Every year 12 million trips are organised to see animals in the wild, either on safaris or sighting trips.
Responsible management of these tourist activities may help survival of the animals and the conservation of the species. The main benefits of animal safaris or sighting trips include, protecting habitat; funding conservation projects (through donations, taxes or park entrance fees); job creation for local population; and the creation of educational material referring to the need to protect wildlife.
Viewing animals in their habitat may bring a greater profit than using these animals in another context. For example, watching turtle nests generates three times more income than those earned through the sale and consumption of the same animals, and involves the creation of places of work for many more people.
Seeing species in their natural habitat is the necessary ethical alternative to watching animals in centres of captivity (zoos, circuses, etc).
However, this type of tourism also has adverse effects. The sightings may cause behavioural and psychological changes in the animals and may even affect their natural habitat. There are also risks related to the expansion and growth of the destination, as it becomes more well-known and touristy.
The animals affected may spend less time feeding or resting and use more energy trying to escape or hide. In some cases, they may search for refuge in areas with less variety of food or inhabited by a greater number of predators.
Many species are particularly sensitive when they are breeding or in the first stages of life. Scaring or interrupting animals during the mating season, or the females when they are feeding their young, may have serious consequences for the animals and also for species conservation.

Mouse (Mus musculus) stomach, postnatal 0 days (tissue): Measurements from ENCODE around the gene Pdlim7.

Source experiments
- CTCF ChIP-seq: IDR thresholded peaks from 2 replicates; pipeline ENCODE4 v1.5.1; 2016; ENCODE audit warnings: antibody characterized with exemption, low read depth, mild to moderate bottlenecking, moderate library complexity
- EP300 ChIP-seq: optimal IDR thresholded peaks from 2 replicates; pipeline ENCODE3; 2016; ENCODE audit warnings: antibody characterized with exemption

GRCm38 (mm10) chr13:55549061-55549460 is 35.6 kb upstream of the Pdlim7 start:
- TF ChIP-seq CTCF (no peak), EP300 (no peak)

Psychological changes or changes in the blood chemistry may also take place, such as an increase in stress hormones, especially in the case of animals fed by tourists. It is especially important and we should keep in mind that some species, such as the great apes, may contract human diseases against which they have no defences.
The animals’ natural habitats may get damaged. A clear example of this is shown by the coral reefs of areas which are regularly visited by inexperienced divers. Coral breakages also end the lives of many organisms and reduce the habitat in which fish spawn or feed.
Uncontrolled expansion of tourism and waste generated by those tourists also poses a potential risk for the survival of local wildlife. Even the infrastructure (hotels, hostels, etc.) may mean danger for some species, the development of tourism in the coastal areas of some countries is still causing a serious impact on turtles and their nests. This highlights the need for very careful planning which protects fauna from the side effects of tourist development.
Lastly, we shouldn’t forget that there are still some operators who pursue animals causing them unnecessary stress. This is dangerous because it changes their behaviour (social, hunting, fleeing, feeding, breeding, the hours it keeps, and rest periods) and life cycles (hibernation), causing the break up of groups, mothers of young or provoking mortal accidents with the vehicles used by the tourists. Therefore the animals and the survival of the species are endangered in the long term.
We should bear in mind that relatively little is known about the biology of the animals which are usually observed in the sightings and the effects that tourism may have on them.
The codes of good practice are usually based on an attempt to minimise the visible signs of stress the animals may suffer, but true understanding of the long term effects of the tourism of wildlife watching is still quite limited. For example, it is starting to become clear that the repercussions on “closely related” species can be very different. Such is the case of Lions and Cheetahs, who have biological and behavioural differences. As a result the codes of good practice for watching one species cannot be applied automatically to another species of the same group. These ideas need to be investigated further and more detailed studies should be carried out to better understand the consequences.
The countries of destination, the tourist operators and the tourists should all take the appropriate measures so that these activities may be carried out without endangering wildlife.
A couple of examples which may illustrate guidelines for good practices are:
At the state level
In 2016 the FAADA initiative had the support of 80 travel agencies and 200 travel bloggers. If you are a travel agency or a blogger from the tourism sector, we encourage you to get in touch with us to join the initiative.